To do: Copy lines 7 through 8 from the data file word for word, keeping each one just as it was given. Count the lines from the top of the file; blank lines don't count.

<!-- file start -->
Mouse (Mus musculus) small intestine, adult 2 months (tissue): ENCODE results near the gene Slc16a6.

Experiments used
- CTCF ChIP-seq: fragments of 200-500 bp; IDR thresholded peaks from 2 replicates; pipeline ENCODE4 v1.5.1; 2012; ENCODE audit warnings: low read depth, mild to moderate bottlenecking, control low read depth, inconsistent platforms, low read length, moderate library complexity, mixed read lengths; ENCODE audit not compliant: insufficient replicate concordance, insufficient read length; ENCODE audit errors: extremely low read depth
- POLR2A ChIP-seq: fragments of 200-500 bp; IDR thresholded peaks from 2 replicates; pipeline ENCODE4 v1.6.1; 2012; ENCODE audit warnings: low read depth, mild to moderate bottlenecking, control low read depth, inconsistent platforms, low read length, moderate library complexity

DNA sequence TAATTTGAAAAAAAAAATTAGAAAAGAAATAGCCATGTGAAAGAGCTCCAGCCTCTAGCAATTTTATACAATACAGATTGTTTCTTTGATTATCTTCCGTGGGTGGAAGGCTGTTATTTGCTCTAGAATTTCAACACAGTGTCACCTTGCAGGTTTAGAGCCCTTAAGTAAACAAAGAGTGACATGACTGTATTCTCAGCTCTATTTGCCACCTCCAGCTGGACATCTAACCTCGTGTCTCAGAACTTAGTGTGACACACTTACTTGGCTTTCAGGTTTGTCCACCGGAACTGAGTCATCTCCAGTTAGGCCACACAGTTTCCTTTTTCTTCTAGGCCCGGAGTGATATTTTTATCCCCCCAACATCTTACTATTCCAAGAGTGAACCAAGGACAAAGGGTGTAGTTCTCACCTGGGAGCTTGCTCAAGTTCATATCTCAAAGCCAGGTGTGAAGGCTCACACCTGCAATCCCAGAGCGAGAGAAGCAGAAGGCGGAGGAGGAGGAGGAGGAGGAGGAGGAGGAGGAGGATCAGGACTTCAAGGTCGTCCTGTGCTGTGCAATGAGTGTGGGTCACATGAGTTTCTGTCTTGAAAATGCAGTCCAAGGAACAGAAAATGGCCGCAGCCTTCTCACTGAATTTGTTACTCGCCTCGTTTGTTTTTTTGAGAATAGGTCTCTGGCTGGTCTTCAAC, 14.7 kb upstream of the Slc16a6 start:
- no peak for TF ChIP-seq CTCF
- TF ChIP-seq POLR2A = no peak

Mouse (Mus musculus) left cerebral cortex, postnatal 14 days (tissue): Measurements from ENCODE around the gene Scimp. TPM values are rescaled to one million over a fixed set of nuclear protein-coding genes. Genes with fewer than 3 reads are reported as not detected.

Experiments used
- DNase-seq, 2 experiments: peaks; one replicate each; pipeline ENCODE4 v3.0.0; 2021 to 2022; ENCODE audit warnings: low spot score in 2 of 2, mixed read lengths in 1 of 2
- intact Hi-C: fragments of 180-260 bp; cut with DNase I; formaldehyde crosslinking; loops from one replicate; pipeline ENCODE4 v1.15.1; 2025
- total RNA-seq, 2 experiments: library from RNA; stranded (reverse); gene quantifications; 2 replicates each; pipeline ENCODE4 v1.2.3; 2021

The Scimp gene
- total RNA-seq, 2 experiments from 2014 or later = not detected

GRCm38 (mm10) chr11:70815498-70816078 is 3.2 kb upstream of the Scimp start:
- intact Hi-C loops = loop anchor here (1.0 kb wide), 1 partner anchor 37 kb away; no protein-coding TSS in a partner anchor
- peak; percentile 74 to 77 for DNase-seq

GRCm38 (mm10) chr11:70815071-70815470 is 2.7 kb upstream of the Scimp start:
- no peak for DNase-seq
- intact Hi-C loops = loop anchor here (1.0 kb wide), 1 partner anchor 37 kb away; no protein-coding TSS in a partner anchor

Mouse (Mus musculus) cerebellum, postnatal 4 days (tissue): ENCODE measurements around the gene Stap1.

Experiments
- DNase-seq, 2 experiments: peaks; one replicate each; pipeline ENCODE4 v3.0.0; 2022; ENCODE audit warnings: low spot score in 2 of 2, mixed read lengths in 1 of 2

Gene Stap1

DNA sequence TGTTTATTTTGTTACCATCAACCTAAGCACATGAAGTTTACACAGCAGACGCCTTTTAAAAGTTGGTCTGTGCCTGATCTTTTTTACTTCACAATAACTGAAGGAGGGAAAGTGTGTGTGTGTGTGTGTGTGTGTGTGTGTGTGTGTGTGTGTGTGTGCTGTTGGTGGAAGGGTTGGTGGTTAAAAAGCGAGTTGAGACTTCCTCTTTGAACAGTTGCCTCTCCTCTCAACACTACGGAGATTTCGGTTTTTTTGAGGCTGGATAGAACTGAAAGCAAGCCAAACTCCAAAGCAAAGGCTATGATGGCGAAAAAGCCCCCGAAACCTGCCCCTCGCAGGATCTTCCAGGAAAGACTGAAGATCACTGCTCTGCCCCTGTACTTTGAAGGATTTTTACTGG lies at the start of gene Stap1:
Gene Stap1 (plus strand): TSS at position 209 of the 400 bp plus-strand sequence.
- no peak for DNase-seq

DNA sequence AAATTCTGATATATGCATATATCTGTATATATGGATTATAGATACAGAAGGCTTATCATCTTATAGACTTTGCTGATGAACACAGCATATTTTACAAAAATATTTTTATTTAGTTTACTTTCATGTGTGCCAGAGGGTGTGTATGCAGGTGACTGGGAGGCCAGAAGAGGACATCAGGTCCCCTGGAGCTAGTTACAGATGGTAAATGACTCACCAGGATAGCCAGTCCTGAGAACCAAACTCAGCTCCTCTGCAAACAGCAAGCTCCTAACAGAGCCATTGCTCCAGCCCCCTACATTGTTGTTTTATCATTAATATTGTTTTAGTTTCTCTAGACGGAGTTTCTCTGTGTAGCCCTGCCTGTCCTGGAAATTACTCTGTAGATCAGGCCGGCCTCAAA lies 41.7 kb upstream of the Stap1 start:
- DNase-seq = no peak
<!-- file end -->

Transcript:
- TF ChIP-seq POLR2A = no peak

Mouse (Mus musculus) left cerebral cortex, postnatal 14 days (tissue): Measurements from ENCODE around the gene Scimp. TPM values are rescaled to one million over a fixed set of nuclear protein-coding genes. Genes with fewer than 3 reads are reported as not detected.